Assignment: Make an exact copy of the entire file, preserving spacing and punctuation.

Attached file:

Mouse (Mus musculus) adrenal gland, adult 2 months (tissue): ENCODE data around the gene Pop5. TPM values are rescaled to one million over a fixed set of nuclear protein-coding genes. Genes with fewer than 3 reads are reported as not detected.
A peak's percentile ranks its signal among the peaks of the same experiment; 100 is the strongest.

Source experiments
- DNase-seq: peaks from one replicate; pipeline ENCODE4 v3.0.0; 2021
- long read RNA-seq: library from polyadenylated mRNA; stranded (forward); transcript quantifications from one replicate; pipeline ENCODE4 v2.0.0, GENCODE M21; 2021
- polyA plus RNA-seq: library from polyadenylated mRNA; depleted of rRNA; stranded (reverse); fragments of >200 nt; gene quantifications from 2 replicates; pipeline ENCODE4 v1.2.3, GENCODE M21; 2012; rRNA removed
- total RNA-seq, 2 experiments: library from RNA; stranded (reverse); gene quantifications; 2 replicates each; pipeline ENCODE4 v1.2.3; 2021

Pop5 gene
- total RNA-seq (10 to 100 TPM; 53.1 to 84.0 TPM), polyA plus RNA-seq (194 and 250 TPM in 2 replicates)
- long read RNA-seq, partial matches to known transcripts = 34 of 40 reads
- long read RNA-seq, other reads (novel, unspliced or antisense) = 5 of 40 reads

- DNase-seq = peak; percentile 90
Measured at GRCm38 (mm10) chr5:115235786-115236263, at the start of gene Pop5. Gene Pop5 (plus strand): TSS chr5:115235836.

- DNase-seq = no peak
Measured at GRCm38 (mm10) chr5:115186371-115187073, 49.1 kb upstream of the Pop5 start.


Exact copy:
Mouse (Mus musculus) adrenal gland, adult 2 months (tissue): ENCODE data around the gene Pop5. TPM values are rescaled to one million over a fixed set of nuclear protein-coding genes. Genes with fewer than 3 reads are reported as not detected.
A peak's percentile ranks its signal among the peaks of the same experiment; 100 is the strongest.

Source experiments
- DNase-seq: peaks from one replicate; pipeline ENCODE4 v3.0.0; 2021
- long read RNA-seq: library from polyadenylated mRNA; stranded (forward); transcript quantifications from one replicate; pipeline ENCODE4 v2.0.0, GENCODE M21; 2021
- polyA plus RNA-seq: library from polyadenylated mRNA; depleted of rRNA; stranded (reverse); fragments of >200 nt; gene quantifications from 2 replicates; pipeline ENCODE4 v1.2.3, GENCODE M21; 2012; rRNA removed
- total RNA-seq, 2 experiments: library from RNA; stranded (reverse); gene quantifications; 2 replicates each; pipeline ENCODE4 v1.2.3; 2021

Pop5 gene
- total RNA-seq (10 to 100 TPM; 53.1 to 84.0 TPM), polyA plus RNA-seq (194 and 250 TPM in 2 replicates)
- long read RNA-seq, partial matches to known transcripts = 34 of 40 reads
- long read RNA-seq, other reads (novel, unspliced or antisense) = 5 of 40 reads

- DNase-seq = peak; percentile 90
Measured at GRCm38 (mm10) chr5:115235786-115236263, at the start of gene Pop5. Gene Pop5 (plus strand): TSS chr5:115235836.

- DNase-seq = no peak
Measured at GRCm38 (mm10) chr5:115186371-115187073, 49.1 kb upstream of the Pop5 start.